A full nine months before the US entered World War II in December 1941, the country terminated its neutrality with the Lend-Lease Act in March of that same year. With it, the US agreed to provide supplies to the Allied countries to help them in the war effort. It was a crucial part of the eventual Allied victory.
Several years earlier, in April 1937, Edward R. Murrow left New York for London to take the role of European director for CBS. Here he lived in flat 5 of 84-94 Hallam Street in the area known as Fiztrovia. Running parallel to Great Portland Street, Hallam is a residential street with handsome stone and deep-red brick apartment buildings, many with black iron-railed balconies. Murrow’s flat is a few minutes’ walk north of BBC Broadcasting House, from where he did many of his broadcasts to America.
Radio from Europe to America at the time consisted mainly of light entertainment, which is what Murrow was expected to deliver. But he was not content with just reporting sporting events and festivals.
Not long in London he contacted Winston Churchill, a Member of Parliament, for an interview. Churchill was frustrated that British politicians were not taking the Nazi threat seriously and was happy to speak with Murrow in the hope that this man from across the pond might allow him to reach an American audience with this message. Murrow also saw the threat and set about hiring experienced European news correspondents.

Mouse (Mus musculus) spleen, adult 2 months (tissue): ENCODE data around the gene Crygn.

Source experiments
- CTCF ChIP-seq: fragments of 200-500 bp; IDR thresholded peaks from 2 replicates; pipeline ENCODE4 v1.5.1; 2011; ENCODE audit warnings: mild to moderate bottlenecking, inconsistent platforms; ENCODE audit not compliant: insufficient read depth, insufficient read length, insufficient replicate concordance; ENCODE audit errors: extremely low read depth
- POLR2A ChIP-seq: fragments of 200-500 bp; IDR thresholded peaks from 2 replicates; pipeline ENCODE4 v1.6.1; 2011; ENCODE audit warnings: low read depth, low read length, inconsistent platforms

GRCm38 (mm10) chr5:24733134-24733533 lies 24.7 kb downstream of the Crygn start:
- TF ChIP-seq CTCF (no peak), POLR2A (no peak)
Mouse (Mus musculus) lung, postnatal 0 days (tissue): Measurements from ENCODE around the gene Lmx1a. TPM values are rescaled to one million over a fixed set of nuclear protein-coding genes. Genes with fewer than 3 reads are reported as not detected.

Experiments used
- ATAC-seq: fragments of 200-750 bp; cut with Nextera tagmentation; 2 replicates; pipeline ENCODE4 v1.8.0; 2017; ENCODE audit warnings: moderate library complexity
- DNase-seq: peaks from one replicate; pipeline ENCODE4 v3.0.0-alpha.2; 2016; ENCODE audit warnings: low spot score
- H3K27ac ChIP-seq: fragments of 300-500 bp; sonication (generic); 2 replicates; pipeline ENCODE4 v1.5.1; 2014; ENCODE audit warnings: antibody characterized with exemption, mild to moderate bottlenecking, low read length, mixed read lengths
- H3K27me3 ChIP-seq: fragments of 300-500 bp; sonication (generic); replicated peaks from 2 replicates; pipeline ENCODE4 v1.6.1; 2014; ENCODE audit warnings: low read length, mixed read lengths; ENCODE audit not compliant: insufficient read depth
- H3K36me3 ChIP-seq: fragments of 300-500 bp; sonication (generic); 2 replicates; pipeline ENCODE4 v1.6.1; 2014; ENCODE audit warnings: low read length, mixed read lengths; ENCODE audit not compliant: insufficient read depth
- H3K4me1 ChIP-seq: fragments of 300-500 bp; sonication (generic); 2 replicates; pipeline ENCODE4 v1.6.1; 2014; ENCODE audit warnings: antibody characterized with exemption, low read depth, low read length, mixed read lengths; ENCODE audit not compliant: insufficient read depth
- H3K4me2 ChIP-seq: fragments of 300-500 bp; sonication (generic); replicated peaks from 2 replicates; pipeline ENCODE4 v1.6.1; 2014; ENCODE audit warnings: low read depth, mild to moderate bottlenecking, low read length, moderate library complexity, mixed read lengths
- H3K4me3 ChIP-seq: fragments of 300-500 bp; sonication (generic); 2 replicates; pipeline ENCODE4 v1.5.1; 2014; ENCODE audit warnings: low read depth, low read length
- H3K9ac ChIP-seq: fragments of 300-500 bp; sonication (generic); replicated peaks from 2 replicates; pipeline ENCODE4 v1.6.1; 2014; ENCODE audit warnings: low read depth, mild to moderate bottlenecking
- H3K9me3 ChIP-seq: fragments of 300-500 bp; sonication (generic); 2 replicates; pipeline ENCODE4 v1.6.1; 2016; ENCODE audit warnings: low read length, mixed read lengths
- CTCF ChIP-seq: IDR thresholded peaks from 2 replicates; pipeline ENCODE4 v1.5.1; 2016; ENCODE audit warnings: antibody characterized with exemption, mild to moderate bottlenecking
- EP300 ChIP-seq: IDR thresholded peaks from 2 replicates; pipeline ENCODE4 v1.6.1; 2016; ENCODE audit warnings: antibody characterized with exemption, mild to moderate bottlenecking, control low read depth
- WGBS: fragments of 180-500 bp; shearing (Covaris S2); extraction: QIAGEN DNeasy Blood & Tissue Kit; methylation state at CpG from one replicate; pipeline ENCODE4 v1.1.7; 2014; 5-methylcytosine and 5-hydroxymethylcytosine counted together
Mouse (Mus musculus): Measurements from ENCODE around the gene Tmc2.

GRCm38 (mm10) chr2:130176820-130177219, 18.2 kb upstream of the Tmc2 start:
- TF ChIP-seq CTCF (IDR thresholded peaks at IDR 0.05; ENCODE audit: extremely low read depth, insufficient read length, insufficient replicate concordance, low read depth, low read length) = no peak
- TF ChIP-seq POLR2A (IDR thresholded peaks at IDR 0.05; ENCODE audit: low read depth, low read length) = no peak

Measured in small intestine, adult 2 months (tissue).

When in March 1938, Germany annexed Austria, Murrow’s team was able to report a series of half hour news “roundups”, with correspondents reporting from different countries, including Murrow who was in Vienna at the time. It was the first time news was reported via radio from multiple locations in nearly real-time and where reporters analysed events as they happened. The roundups set the template for radio news.
Before coming to London, Murrow had very little broadcasting experience. The roundups of events in Austria helped prepare him for what came next.
Germany began bombing England in 1940 and Murrow thrust the Blitz right into the living rooms of Americans with his broadcasts, often live from a London rooftop in the middle of the action. Like this from 21 September 1940:
“You may be able to hear the sound of guns off in the distance very faintly, like someone kicking a tub. Now they’re silent. Four searchlights reach up, disappear in the light of a three-quarter moon. I should say at the moment there are probably three aircraft in the general vicinity of London, as one can tell by the movement of the lights and the flash of the antiaircraft guns. But at the moment in the central area, everything is quiet. More searchlights spring up over on my right. I think probably in a minute we shall have the sound of guns in the immediate vicinity. The lights are swinging over in this general direction now. You’ll hear two explosions. There they are! That was the explosion overhead, not the guns themselves. I should think in a few minutes there may be a bit of shrapnel around here.”
Over the next several years Murrow described the devastation in London for his American listeners. Through words, he painted the scenes of London’s bomb damage, the effects of the war on the city’s shopkeepers and the issues debated in Parliament.
During a dinner at New York’s Waldorf-Astoria to honour Murrow, poet and Librarian of Congress, Archibald MacLeish said: “You laid the dead of London at our doors and we knew that the dead were our dead.”
When the Lend-Lease Act was passed by the US Congress, Winston Churchill, now prime minister, gave credit for its passing to Murrow’s London broadcasts.
Weymouth House, 84-94 Hallam Street, Fitzrovia, London W1W 5HF
Tube: Regent’s Park or Great Portland Street